I hope that you all experience all the joy of the Christmas season, that you have the love of family and friends, and that you stay warm and safe as we end this year. 

Merry Christmas and a Happy New Year to all!



Testing my Wings!

Wow!!!!  Welcome to my new blog! With this first blog post, on my first website, I am excited to share with you a milestone in the unfolding of my myth, my larger than life dream.

There is a gorgeous poem by Rumi (a 13th century Persian poet) that translators have titled, Unfold Your Own Myth.  It is full of allusion to the myths and legends that others have lived and shared.  But Rumi also asks us in this poem to create our own myths, to live our lives larger than the limitations we impose on the ordinary.

It starts out with the line, “Who gets up early to discover the moment light begins?” which could be a reference to the seeker, or to God who created light in the beginning of all things.  It continues on with the references to those other legends (which you can read in The Essential Rumi, © 1995, Coleman Barks, translator.), and the last two stanzas are as follows:

“But don't be satisfied with stories,
how things have gone with others.
Unfold your own myth,
without complicated explanation,
so everyone will understand the passage,
We have opened you.

Start walking toward Shams. Your legs will get heavy
and tired. Then comes a moment of feeling
the wings you've grown, lifting.”

I have always found this poem to be wildly inspirational, wanting to set out on some mythic journey each time I have read it.  But I also interpret it as an encouragement or admonishment not to give up on our dreams.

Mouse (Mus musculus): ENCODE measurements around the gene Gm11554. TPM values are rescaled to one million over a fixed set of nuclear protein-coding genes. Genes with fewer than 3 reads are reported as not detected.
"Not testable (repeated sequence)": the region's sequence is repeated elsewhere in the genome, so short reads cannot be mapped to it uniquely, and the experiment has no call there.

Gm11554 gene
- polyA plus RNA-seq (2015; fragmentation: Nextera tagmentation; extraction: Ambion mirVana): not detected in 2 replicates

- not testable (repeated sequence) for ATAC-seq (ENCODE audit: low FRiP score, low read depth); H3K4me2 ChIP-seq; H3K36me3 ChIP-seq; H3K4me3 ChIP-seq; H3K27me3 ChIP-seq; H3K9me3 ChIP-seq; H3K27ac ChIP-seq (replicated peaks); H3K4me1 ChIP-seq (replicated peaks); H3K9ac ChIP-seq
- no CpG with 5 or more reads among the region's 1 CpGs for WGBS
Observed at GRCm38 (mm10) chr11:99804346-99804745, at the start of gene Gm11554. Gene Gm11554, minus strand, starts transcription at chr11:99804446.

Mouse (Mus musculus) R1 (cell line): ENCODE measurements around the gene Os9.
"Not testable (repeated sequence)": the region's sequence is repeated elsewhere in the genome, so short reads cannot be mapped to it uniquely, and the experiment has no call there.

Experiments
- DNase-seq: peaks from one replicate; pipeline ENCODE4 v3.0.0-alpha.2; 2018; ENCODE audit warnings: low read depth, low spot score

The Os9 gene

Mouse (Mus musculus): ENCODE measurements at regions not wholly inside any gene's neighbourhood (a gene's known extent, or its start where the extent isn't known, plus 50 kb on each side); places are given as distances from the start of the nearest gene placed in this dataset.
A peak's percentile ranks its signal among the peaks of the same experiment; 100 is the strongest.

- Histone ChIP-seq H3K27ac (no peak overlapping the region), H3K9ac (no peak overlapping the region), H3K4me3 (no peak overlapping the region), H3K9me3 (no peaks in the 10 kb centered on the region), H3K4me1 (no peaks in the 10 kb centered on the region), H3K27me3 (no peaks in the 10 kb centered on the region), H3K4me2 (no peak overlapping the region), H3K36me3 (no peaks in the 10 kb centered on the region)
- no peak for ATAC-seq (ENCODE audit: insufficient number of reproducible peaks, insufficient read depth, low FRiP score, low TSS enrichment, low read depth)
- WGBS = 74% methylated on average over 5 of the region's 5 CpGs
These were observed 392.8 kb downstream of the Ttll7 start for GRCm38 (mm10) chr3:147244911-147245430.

In the past few years, I guess, I have finally gathered up my courage and started down that path of my unfolding. Taking step by slow step towards the dream of being a full time artist.  And yes, fear has, at times, made my legs feel tired, but I have kept going. Starting to make more time for my art. Starting to take my art out into the public, and apply to shows.  Starting to involve myself in the community of artists.  And now, I am striving to take my art to the next level.  I have started this website and registered my business name.  I am dedicated more than ever to using my new found marketing skills to make this project a success. 

It is scary, exciting, and blissful all at the same time.  And although I may take another 2 or 3 years to see the realization of every little thing that I am aiming for, I will just keep taking these steps one at a time until I get there.

One last share?

It is partially with Rumi’s poem in mind that I wrote my own poem about my unfolding a little while ago (whoa! It has actually been 2 years since I wrote that.  Time does fly).  I have shared it elsewhere, but I wanted to include it here as a measure of the joy and inspiration I have been feeling lately.


Breaking out of old molds.
Fresh colours on my palate,
Different brush strokes on my soul.

Stretching canvas once forgotten,
Creating wings from tattered cotton.
Feeling the lift of the freshening wind...(inhale)
a way to breathe with wings unpinned.

And finally...on a good push
         and a laughing dare,
I am birthed
into the air.

B.I.T., July 19, 2014

Thank you dear reader, for sharing my first steps with me in this new endeavour of mine.  I hope to make this blog a regular thing, and I would most definitely love to hear from you.  Please leave a comment below in regards to this post, or to my art, or any old thing.  Let me know what your unfolding myth looks like.

Until next time!